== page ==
The Motivations of Sex Tourists
Sex tourism refers to travel undertaken for the purpose of procuring sexual services at destinations worldwide. Male tourists tend to engage in this form of tourism more frequently and exploit female sex workers from poor countries for sexual gratification.
Berdychevsky found that women who fall within her “anonymity- and empowerment-seeking broad risk perceiver” cluster were highly motivated to take sexual risks as tourists, motivating her to advocate that sexual health messages focus on heightening risk awareness among these groups of individuals.
1. Escape from everyday life
Many sex tourists travel for the purpose of getting away from daily life and exploring sexual activity abroad as an escape route, whether that means lacking privacy at home or wishing to avoid moral obligations. Sex tourists may engage in risky sexual behaviors such as engaging with an unknown partner and even contracting an STD (sexually transmitted infection).
These tourists often disregard the potential physical/sexual, mental/emotional and social risks associated with their activities and view themselves as empowered and anonymous. Such women would benefit from health messages which highlight these risks while prompting them to reevaluate their values and behavior.
Recent research has demonstrated that many sex tourists travel abroad for the purpose of engaging in sexual activities that would otherwise be considered immoral or costly in their home countries. Garrick (2005) states that some Western men travel to Third World nations so as to regain patriarchal control of women by employing submissive sex workers at discounted prices.
2. Hedonistic drive
Some tourists consider sexual behavior an integral component of the tourism experience, allowing them to engage in sexual acts they would likely never engage in due to social norms in their home country. Traveling can provide an element of liminality which allows tourists to indulge in behavior they might be restricted from partaking in otherwise due to social pressures.
Sexual tourism is often motivated by an aim to combat modern feminism. According to Coles (2010), American white males travel for sex as an attempt to regain their masculinity by exploiting sex workers from lesser developed nations (Coles 2010).
Culture can impact attitudes toward sex tourism differently; locals sometimes actively support it by offering themselves for sexual consumption by tourists. Garrick notes that tourists’ racist notions help facilitate commercial sex workers from other nations being exploited through tourism by justifying his guilt-inducing involvement. Furthermore, families in poor rural areas sometimes sell children off to sex workers to support themselves financially in cities.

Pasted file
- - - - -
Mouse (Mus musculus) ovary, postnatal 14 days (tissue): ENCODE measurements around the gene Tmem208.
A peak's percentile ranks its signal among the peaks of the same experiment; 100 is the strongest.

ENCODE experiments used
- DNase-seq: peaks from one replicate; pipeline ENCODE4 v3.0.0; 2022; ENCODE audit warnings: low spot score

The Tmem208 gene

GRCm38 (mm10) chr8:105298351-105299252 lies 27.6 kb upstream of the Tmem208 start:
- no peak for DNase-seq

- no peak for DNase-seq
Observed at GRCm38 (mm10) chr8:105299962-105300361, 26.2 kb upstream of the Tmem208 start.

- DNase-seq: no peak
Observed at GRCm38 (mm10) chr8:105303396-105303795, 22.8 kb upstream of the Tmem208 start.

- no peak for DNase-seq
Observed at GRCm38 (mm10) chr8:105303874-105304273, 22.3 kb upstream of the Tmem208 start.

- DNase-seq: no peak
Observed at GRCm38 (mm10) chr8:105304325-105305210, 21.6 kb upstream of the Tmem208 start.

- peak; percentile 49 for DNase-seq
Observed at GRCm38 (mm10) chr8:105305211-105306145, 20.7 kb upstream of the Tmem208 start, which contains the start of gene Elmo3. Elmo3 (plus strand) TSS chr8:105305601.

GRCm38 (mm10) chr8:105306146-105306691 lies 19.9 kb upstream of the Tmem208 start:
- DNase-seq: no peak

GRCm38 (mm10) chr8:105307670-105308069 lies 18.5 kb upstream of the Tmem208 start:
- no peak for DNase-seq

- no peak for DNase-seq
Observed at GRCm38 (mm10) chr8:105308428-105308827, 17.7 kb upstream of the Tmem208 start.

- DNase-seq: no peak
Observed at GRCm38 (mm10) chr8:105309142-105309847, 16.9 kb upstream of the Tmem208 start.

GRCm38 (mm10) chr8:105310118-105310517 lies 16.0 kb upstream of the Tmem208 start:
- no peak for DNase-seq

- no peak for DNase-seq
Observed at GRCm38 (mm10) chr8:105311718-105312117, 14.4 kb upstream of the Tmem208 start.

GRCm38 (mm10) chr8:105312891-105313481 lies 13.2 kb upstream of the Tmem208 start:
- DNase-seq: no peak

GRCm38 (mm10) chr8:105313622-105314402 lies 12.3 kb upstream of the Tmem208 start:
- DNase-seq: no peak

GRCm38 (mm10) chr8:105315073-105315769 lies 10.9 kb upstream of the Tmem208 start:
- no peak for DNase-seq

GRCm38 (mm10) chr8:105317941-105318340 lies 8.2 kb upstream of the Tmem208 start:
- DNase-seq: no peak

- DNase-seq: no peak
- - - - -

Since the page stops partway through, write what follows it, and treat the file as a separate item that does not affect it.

Travel can provide some people with an opportunity to indulge in sexual activities they might normally restrain at home, according to Garrick (2005). Travel creates a sense of anonymity which makes it easier for individuals to engage in various sexual activities during their vacation destination stay.
Sex tourists are attracted to cultures they visit because they possess a modernity they lack in their own lives; thus they find comfort in engaging in romantic relations with local women in another country that offer something “different.”
Unfortunately, some sex tourists use their sexual activities for exploitative ends. Josephine Hamann from ECPAT believes that while most sex tourists are not pedophiles, buying sex with women and children in poor countries suggests they have an exploitative attitude toward human exploitation, particularly if paying with child prostitution money.
4. Desire to attack modern feminism
Men who engage in sex tourism to challenge modern feminism often do it to assert their masculinity against local female or male sex workers (Coles 2010). This behavior stems from culturally constructed eroticization of third world women who are seen as sexual beings free from Western feminist influence.
Facilitated by host countries’ efforts to feature women as an essential component of the tourist experience, which attracts those looking for sexual encounters with these fetishized females as part of the tourist experience. Garrick (2005) confirms this desire is further fuelled by tourism advertisements depicting natives as exotic.
As a result, various types of male sex tourists have been identified in literature; these range from the stereotypical “macho lad” asserting his sexual dominance over foreign women to white knights saving women from commercial sex work. Unfortunately, these male sex tourists may be unaware of how gender and race dynamics impact their relationships with sex workers in destination countries.
5. Social restraints
Research on sexuality and tourism often focuses on gay and lesbian travellers. However, heterosexual women should also be considered when considering what role sexuality and travel play in their lives.
This study employed semi-structured interviews as its research method. Interviews were conducted via email and included open-ended statements from an interview guide as well as continuation, elaboration, clarification and steering probes (Rubin & Rubin 2005). Furthermore, participants discussed sexual behavior differences during tourist experiences relative to home life during these conversations (Rubin & Rubin 2005).
This study revealed that although women often claim that sexual activities aren’t the main driving force for traveling, they feel compelled to engage in sexual activities while on vacation. According to their belief system, they need sex in order to fully enjoy the experience of tourism and enjoy themselves on holiday – perhaps this explains why so many choose countries such as Africa and Latin America where sexual activities can take place without fear of arrest for engaging in vice or exploitation.